Pavlov's Dog Of A Product Ends Shark Tank's Season
Season 7 ends like so many of the 28 episodes that preceded it, with a guy who's got no business being on the show wasting everybody's time.
You know, it's not the destination, but the journey. And Season 7 of Shark Tank, you've given us quite the hero's journey, as we've progressed through early episodes of unmemorable people getting money for unremarkable products to this final installment in which more unmemorable people get money for unremarkable products. My God, what a twist!
And along the way, such memories, as the season-capping Shark Tank flashback segment reminded us. Like that time people willing agreed to let Kevin O'Leary preside over their wedding. Or when Daymond John enslaved celebrity chef Rocco DiSpirito -- more like Rocco Dispirited, you guys -- and forced him to whip up some hash for all his Shark Tank buddies. Or Robert and his questionable off-hours bread and haircut habits. And I shall never forget you, Tipsy Elves, because this show seems determined to ensure that I won't.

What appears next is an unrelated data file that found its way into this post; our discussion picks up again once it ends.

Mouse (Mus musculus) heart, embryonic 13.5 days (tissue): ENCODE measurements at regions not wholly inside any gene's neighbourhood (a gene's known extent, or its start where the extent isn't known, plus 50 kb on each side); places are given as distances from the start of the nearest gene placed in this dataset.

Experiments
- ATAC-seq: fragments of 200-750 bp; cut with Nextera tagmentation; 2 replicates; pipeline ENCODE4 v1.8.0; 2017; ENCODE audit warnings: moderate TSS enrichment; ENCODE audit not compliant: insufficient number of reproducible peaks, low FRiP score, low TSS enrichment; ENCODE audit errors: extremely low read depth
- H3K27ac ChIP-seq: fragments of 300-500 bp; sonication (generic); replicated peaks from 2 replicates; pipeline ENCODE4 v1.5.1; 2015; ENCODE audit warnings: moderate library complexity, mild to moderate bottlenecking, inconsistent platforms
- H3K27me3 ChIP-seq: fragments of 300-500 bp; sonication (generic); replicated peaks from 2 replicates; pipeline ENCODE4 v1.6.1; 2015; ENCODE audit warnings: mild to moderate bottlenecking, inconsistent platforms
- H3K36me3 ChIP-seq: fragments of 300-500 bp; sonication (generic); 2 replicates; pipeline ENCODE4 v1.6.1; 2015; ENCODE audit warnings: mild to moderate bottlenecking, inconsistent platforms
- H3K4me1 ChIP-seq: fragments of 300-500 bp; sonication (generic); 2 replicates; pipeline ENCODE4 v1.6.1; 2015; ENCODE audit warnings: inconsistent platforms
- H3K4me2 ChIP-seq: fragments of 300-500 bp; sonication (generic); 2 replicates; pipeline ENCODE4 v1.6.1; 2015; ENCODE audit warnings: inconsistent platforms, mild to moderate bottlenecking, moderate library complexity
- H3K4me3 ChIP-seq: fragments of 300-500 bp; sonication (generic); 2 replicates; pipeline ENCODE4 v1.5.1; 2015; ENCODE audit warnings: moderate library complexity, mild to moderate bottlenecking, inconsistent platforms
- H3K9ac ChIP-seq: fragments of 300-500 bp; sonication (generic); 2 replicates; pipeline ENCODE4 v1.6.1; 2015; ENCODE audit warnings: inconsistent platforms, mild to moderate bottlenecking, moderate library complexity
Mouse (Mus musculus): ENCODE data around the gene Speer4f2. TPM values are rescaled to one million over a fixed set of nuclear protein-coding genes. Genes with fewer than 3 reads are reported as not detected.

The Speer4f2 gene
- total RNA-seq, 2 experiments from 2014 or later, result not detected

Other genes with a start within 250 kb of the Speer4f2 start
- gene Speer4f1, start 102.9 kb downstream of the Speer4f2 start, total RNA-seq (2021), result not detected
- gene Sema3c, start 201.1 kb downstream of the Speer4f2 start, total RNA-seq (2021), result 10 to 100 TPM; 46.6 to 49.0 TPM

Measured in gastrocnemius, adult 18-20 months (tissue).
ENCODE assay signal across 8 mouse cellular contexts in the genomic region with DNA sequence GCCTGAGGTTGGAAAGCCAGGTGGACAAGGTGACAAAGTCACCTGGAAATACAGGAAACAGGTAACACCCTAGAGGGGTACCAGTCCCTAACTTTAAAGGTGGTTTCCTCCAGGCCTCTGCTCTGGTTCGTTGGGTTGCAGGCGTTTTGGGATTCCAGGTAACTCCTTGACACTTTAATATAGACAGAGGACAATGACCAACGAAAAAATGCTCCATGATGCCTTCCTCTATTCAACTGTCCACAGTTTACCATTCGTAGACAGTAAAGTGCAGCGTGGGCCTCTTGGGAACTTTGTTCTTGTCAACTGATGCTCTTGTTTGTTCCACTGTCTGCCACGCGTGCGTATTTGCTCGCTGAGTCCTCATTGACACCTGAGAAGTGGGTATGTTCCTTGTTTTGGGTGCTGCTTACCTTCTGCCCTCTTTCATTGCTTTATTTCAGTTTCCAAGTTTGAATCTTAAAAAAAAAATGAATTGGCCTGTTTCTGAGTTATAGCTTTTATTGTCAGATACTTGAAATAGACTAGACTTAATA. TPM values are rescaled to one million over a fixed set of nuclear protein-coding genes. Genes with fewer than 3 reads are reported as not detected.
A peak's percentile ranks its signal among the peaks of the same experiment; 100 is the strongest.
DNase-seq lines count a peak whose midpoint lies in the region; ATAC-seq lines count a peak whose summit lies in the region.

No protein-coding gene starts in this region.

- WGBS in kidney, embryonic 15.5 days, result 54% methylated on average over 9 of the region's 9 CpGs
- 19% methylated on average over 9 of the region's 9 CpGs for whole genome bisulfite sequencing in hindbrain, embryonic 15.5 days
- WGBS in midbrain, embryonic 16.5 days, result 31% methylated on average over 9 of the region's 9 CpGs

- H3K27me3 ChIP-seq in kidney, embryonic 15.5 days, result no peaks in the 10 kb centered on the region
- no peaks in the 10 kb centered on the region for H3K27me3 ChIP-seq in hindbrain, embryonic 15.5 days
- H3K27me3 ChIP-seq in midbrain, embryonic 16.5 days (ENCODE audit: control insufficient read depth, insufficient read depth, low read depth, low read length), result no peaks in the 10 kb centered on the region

But that's yesterday. What about the Right Now? Let's take a valedictory lap around this year by ranking the final episode's pitches on how they best embodied the principles imbued in Season 7 -- a whole lot of meh, seasoned with just a hint of animus.
So Tomer Alpert has this app that removes the hassle of sending people handwritten notes by getting someone else to do it for you. How it works is, you scrawl something out on the touchscreen of your mobile device, and the folks at Felt will print it onto a card and mail it to whomever you were hoping to reach out and touch. Forgive the nervous tic noticeably spreading over my face, but my day job used to focused exclusively on the doings of a fruit-based company out of Cupertino that offered a similar product. That didn't go so well, so it's hardly surprising to me that Tomer's very motivated to make a deal.
Fortunately for Tomer, so is Kevin, who has that whole bridal portfolio he yammers on about every other episode. When Tomer mentions a desire to tap into the lucrative bridal business, Kevin's ears prick up -- not the first time "Kevin" and "prick" have been in such close proximity in a sentence, I'll wager -- as visions of a nice horizontal expansion go dancing through his head. Kevin offers $225,000 for 10 percent of the business -- an offer so generous that the other Sharks fall all over themselves to clear the field. There's a pause by Tomer for dramatic effect, but of course, he's going to take the deal because getting fair value from Kevin is like finding a rainbow-farting unicorn.
3. PMS Bites